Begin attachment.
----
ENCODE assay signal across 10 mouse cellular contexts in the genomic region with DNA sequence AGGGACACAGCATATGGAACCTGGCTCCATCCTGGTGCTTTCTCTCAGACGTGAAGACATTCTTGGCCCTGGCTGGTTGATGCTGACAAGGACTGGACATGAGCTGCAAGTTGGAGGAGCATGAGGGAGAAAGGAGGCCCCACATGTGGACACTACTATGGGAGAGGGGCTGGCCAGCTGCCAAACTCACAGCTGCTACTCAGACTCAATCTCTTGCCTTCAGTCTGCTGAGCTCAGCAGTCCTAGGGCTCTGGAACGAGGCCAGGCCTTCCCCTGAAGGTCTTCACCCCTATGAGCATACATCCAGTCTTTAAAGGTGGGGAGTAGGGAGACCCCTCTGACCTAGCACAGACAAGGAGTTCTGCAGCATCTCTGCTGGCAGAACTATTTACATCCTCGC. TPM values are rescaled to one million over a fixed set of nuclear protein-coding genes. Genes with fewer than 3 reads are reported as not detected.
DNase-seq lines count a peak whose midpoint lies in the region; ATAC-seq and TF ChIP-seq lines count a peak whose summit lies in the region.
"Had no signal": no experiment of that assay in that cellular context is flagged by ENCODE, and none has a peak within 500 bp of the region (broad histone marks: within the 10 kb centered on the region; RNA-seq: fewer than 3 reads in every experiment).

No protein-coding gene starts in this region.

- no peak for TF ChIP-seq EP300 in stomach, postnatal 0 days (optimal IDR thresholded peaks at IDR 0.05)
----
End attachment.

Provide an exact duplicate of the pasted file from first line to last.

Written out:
ENCODE assay signal across 10 mouse cellular contexts in the genomic region with DNA sequence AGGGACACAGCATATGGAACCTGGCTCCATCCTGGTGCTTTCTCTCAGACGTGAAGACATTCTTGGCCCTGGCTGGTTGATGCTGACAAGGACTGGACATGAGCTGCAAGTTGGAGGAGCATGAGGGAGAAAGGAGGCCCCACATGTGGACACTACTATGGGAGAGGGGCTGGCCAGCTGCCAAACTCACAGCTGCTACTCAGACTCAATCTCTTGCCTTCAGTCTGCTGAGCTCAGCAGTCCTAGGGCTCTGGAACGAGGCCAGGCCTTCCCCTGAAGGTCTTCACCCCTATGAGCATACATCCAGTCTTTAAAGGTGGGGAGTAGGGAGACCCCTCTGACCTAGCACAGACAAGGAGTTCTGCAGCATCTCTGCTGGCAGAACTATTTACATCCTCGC. TPM values are rescaled to one million over a fixed set of nuclear protein-coding genes. Genes with fewer than 3 reads are reported as not detected.
DNase-seq lines count a peak whose midpoint lies in the region; ATAC-seq and TF ChIP-seq lines count a peak whose summit lies in the region.
"Had no signal": no experiment of that assay in that cellular context is flagged by ENCODE, and none has a peak within 500 bp of the region (broad histone marks: within the 10 kb centered on the region; RNA-seq: fewer than 3 reads in every experiment).

No protein-coding gene starts in this region.

- no peak for TF ChIP-seq EP300 in stomach, postnatal 0 days (optimal IDR thresholded peaks at IDR 0.05)